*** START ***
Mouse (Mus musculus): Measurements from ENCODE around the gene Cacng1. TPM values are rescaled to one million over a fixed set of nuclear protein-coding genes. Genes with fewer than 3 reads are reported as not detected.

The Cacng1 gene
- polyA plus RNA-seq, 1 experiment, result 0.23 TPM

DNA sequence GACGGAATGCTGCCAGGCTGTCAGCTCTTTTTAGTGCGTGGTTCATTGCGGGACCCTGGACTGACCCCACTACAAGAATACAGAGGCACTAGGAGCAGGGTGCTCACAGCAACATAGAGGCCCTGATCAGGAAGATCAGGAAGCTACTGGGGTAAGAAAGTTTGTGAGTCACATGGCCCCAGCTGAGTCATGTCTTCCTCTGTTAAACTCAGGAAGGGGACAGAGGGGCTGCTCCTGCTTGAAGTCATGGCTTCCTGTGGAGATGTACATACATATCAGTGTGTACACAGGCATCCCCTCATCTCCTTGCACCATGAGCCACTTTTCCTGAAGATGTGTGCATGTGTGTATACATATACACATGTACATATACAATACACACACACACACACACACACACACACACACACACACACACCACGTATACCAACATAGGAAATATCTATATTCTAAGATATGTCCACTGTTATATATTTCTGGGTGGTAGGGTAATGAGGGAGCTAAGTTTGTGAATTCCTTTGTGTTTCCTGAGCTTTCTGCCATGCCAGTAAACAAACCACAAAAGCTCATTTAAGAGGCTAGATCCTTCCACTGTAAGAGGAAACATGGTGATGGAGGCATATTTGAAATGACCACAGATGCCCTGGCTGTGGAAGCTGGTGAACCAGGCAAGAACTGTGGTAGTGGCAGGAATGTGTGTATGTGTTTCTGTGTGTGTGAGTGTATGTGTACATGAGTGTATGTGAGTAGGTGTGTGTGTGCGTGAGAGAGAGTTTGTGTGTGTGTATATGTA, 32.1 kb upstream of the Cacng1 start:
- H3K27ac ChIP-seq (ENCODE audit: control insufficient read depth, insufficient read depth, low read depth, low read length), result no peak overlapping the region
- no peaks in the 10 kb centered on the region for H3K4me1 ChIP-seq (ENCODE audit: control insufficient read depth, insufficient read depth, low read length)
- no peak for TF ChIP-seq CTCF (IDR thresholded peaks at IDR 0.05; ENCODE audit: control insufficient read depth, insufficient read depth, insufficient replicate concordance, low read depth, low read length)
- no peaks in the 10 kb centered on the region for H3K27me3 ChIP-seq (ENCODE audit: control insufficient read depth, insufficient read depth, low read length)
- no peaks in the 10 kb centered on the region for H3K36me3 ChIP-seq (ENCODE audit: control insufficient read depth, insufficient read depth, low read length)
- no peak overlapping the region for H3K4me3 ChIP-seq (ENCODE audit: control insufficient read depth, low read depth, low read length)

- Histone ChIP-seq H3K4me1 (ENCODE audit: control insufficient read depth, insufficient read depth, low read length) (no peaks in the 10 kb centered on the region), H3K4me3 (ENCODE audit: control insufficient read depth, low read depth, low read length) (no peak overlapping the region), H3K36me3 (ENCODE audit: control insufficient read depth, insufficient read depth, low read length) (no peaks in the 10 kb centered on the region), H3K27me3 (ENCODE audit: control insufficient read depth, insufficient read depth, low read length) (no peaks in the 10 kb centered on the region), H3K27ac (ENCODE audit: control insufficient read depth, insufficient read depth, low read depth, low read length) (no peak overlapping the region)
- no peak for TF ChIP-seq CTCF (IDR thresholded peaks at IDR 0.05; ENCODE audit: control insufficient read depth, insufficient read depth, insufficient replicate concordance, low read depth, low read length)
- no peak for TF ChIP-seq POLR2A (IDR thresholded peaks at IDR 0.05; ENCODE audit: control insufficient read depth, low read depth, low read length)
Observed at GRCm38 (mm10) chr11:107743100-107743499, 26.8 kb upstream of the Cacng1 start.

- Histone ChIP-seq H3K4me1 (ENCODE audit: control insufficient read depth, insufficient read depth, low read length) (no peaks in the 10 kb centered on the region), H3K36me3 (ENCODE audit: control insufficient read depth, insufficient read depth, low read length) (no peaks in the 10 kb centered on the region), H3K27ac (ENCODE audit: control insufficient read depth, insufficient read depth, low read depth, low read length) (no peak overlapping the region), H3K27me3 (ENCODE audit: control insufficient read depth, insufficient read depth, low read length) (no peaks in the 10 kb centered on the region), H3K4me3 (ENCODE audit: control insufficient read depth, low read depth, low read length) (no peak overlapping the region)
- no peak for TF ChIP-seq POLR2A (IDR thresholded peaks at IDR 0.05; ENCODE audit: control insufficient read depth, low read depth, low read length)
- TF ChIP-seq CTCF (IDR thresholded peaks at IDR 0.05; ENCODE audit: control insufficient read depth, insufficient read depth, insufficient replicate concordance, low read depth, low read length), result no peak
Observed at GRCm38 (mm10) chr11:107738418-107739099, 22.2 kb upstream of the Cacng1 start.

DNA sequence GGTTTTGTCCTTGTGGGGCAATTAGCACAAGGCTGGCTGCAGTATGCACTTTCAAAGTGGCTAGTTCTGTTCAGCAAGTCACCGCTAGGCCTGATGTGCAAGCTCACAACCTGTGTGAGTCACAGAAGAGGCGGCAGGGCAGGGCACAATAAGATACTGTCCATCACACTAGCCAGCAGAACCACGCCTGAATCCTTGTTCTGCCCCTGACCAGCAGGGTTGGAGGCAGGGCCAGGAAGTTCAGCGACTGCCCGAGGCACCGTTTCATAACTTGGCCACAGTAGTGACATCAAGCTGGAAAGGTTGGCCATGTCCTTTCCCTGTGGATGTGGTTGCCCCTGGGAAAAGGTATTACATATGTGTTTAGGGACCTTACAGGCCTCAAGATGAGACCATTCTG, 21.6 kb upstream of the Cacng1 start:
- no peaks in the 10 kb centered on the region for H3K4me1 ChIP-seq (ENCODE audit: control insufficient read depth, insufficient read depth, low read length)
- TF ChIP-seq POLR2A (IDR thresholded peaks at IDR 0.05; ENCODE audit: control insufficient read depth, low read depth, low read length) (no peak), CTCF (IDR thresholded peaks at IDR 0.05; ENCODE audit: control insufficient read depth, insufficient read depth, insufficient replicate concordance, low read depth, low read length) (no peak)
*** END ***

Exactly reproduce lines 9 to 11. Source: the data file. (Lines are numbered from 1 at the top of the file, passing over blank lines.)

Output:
- no peaks in the 10 kb centered on the region for H3K36me3 ChIP-seq (ENCODE audit: control insufficient read depth, insufficient read depth, low read length)
- no peak overlapping the region for H3K4me3 ChIP-seq (ENCODE audit: control insufficient read depth, low read depth, low read length)

- Histone ChIP-seq H3K4me1 (ENCODE audit: control insufficient read depth, insufficient read depth, low read length) (no peaks in the 10 kb centered on the region), H3K4me3 (ENCODE audit: control insufficient read depth, low read depth, low read length) (no peak overlapping the region), H3K36me3 (ENCODE audit: control insufficient read depth, insufficient read depth, low read length) (no peaks in the 10 kb centered on the region), H3K27me3 (ENCODE audit: control insufficient read depth, insufficient read depth, low read length) (no peaks in the 10 kb centered on the region), H3K27ac (ENCODE audit: control insufficient read depth, insufficient read depth, low read depth, low read length) (no peak overlapping the region)